The attraction, the reasons that drive us towards a certain kind of watch, the lack of rationale behind the love for a timepiece… and then the hunt for THAT special one. Behind most watch acquisitions there’s a story, a motivation to go for one particular version and not another, subjective factors that explain why one is drawn to a specific brand, and very often contradictions come into the equation. Today’s instalment of The Collector’s Series is all about that. At first, Perry would have imagined Nomos to be his last choice, for reasons he’ll explain. But still, he’ll try (very) hard for that Tangente Sport Datum 531 to become his next purchase. And here’s why.
What drew you to Nomos as a brand to begin with?
I feel that Nomos is simply one of the coolest companies around. To my knowledge, they are one of the only fully independent manufactures in Glashütte; they create their movements in-house, sell them at a better-than-reasonable price and have some original patents that are much more than superficial gimmicks. Even before developing their Swing System, Nomos came up with a way of fitting the date wheel around the movement of the watch – thus maintaining a slim profile and simultaneously allowing for a bigger date.
I don’t think anyone can ever fault you for wearing a Nomos. I remember someone once writing that if they see another guy wearing a Nomos, they immediately know they’re not a douchebag. I think there might be some truth to that statement, though I’m hesitant to underestimate the ability of humans to disappoint, even when they’re wearing a nice watch. Still, it seems Nomos is a brand that only those who are genuinely appreciative of watches know about and care for. And while it’s not that big of a deal for a watch to fly under the radar when it costs, let’s say, a third of the price of a Rolex (as opposed to a Dufour Simplicity, for instance), Nomos nonetheless manages to garner the respect of grandmaster Dufour himself as well, I think, as those who collect his watches.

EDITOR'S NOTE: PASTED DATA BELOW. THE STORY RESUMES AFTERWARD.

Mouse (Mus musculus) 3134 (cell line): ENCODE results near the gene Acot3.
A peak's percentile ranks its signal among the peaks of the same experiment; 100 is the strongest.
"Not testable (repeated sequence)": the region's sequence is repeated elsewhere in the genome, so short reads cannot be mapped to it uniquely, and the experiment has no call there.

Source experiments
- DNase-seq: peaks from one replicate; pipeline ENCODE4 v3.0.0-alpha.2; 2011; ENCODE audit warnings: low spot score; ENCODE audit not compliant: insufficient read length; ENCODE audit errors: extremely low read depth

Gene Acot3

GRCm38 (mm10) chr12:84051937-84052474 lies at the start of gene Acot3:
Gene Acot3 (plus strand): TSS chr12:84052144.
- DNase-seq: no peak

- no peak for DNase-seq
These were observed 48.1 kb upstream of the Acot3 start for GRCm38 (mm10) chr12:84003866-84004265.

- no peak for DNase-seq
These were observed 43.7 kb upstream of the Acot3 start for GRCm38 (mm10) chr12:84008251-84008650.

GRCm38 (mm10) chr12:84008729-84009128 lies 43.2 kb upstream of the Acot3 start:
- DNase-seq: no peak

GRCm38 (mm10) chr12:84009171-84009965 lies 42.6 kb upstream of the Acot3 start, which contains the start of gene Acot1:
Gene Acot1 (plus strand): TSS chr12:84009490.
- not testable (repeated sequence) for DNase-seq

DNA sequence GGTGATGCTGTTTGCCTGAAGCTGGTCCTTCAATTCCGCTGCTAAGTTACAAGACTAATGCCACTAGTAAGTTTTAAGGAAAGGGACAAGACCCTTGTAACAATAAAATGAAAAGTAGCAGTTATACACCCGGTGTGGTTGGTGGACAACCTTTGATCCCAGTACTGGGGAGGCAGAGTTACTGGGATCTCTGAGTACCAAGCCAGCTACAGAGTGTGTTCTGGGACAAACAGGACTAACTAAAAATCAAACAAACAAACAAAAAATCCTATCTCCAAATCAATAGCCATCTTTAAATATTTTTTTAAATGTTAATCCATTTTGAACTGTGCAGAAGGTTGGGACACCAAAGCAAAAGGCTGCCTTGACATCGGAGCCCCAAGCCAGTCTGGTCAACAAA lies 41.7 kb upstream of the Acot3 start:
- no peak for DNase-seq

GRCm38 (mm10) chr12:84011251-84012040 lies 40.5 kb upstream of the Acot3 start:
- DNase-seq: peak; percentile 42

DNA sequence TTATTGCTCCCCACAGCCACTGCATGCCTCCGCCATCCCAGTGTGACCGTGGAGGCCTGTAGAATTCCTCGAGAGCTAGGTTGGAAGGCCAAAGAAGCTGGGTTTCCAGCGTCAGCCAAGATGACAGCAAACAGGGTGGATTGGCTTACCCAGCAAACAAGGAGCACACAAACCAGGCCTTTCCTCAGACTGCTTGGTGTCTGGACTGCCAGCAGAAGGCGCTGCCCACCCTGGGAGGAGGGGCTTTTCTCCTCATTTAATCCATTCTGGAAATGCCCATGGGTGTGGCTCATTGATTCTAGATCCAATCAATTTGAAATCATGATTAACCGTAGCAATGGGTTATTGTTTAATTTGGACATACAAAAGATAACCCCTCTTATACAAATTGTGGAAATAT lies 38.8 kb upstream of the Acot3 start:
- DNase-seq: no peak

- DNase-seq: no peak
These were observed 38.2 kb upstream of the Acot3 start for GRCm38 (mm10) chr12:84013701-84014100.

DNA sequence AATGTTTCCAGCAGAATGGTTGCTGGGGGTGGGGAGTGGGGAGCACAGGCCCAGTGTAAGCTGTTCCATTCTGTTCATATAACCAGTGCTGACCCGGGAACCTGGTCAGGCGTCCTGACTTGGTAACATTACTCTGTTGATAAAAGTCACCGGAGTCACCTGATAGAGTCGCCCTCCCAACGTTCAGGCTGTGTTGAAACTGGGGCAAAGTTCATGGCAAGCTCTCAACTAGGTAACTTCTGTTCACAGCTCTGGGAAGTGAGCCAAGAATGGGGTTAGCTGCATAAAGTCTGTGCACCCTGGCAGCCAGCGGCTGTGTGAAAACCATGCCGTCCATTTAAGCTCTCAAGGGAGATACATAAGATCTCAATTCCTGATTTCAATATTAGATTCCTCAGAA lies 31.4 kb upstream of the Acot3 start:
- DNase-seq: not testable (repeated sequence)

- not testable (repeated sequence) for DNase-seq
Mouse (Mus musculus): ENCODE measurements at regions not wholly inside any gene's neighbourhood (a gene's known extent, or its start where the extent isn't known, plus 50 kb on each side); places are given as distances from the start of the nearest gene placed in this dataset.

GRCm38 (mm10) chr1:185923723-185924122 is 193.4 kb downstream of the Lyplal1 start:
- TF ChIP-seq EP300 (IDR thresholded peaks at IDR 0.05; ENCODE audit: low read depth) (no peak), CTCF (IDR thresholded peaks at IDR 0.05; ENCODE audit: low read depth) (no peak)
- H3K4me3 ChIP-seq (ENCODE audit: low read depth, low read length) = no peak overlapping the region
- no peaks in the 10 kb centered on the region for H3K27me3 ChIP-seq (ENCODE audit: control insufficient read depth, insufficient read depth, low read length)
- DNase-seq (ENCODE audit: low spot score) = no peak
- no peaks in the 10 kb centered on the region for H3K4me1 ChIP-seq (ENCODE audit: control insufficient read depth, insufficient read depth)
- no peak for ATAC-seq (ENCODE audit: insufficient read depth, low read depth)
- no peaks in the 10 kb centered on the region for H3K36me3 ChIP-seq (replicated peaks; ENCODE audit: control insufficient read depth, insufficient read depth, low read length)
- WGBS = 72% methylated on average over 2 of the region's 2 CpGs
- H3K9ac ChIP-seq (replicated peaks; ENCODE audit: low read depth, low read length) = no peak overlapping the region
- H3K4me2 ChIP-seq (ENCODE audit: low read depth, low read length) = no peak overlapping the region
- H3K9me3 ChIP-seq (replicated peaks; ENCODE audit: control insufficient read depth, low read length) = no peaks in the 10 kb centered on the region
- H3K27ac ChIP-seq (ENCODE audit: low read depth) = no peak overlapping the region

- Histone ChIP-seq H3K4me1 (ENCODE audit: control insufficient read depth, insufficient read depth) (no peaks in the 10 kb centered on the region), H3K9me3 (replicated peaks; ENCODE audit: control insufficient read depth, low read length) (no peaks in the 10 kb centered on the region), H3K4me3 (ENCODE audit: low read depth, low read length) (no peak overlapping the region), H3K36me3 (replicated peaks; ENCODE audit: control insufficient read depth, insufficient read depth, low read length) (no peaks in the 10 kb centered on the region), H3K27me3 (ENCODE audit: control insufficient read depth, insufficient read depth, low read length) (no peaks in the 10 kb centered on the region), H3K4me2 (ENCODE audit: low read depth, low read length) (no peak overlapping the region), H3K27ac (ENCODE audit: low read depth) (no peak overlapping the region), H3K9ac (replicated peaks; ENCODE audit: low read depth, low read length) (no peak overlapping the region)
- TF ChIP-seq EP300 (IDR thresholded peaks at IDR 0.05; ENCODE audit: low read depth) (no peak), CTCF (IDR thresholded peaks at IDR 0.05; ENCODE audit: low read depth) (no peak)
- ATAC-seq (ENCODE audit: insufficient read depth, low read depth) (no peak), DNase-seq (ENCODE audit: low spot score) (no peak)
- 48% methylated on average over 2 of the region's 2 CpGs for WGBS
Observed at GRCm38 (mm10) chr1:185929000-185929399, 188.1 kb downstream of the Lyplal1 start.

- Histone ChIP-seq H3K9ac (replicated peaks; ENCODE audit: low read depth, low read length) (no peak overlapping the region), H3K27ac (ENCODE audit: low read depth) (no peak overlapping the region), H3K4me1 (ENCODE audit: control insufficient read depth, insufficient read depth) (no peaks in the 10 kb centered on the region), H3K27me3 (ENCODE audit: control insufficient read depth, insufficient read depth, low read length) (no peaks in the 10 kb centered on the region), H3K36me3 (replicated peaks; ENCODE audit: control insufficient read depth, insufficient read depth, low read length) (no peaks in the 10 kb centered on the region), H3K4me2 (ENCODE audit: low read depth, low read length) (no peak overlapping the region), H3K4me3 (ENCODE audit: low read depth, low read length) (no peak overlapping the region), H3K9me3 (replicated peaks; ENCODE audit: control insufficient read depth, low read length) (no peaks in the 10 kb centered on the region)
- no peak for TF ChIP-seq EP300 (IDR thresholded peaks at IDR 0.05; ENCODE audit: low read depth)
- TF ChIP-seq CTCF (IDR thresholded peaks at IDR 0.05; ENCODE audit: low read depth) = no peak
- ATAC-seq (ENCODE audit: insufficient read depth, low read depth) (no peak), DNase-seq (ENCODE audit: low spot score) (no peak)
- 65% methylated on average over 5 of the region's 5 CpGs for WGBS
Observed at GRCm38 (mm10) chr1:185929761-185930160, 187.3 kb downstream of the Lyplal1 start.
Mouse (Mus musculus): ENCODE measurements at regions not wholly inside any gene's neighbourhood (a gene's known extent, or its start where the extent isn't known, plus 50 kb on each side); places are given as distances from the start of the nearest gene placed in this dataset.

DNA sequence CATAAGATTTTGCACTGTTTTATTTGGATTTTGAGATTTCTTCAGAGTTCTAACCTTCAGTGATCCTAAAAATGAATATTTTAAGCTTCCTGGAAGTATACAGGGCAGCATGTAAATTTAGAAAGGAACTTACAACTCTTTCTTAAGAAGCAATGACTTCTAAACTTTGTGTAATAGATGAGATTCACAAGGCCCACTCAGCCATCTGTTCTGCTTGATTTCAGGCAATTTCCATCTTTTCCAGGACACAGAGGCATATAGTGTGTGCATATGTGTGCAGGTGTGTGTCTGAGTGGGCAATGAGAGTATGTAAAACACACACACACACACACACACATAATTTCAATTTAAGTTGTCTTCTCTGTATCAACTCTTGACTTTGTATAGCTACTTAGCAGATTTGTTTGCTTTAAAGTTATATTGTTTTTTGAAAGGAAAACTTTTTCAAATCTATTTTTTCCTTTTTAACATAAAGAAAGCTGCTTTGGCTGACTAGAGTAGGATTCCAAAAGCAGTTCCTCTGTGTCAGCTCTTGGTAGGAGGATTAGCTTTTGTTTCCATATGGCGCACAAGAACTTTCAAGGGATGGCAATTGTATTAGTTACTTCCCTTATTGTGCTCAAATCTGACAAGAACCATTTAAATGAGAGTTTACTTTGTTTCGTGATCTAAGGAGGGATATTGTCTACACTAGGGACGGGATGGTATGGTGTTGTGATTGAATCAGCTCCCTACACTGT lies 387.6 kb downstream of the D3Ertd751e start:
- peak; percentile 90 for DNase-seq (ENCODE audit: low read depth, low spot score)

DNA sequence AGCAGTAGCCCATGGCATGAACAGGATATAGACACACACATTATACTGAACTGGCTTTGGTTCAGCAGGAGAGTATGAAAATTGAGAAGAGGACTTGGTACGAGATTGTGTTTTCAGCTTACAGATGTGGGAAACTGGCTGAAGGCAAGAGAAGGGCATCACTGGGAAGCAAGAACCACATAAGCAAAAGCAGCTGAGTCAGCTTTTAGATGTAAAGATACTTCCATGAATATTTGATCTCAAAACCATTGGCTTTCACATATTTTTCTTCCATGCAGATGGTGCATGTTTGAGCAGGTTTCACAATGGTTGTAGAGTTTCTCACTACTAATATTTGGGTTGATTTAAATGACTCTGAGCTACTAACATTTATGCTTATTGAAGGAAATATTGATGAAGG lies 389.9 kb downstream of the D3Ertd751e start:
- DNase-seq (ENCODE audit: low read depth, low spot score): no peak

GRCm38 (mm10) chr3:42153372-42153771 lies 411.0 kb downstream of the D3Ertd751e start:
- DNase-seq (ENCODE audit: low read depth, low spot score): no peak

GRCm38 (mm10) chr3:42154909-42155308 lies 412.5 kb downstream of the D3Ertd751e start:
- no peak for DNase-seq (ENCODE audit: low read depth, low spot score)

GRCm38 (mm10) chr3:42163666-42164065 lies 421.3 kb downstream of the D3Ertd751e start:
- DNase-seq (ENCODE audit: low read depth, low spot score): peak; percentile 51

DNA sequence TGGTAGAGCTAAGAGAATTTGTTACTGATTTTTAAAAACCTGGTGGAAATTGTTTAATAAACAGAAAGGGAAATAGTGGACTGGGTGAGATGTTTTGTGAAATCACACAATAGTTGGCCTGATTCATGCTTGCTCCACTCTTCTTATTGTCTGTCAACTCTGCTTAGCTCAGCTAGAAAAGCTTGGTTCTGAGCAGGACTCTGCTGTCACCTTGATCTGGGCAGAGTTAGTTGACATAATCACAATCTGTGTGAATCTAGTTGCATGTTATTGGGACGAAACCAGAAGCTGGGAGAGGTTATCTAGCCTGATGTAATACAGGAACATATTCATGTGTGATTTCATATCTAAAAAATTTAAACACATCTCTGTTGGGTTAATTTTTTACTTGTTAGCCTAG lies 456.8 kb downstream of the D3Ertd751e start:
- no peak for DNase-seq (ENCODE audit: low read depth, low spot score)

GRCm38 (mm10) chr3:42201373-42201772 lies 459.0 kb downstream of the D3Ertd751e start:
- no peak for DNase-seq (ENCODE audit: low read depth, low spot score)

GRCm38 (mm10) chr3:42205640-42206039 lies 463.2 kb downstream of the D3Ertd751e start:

Finally, I like their approach, their design language (Bauhaus, Deutscher Werkbund, or however you call it) and the quality of their build.
Why this particular Nomos?
I first tried on the Nomos Tangente Sport Datum 531 during a trip to Berlin in the fall of 2015. I was already aware of the watch but I always figured I’d go for an automatic Club Date or the Ahoi that had been released not long before. I guess the fact that I had spent the better part of the year wearing a 1960s 34.5mm Omega Seamaster 600 had led me to feel more comfortable with the 531’s 36.5mm case than the bigger alternatives. Anyway, I didn’t buy it at the time.
Flash forward a couple of years, and I was looking for a timepiece to celebrate the occasion of the five-year anniversary of marriage to my lovely wife. Or, rather, I was looking for an occasion to purchase said timepiece. Either way, I was ready for my Nomos. Now, the matter of purchasing German-made goods is no small thing for a Jew, at least this Jew. However, I had already gotten over my unease at buying and owning a watch made in Germany with my Sinn 556. I now wanted its more elegant brethren, the only problem being the 531 was, by then, discontinued.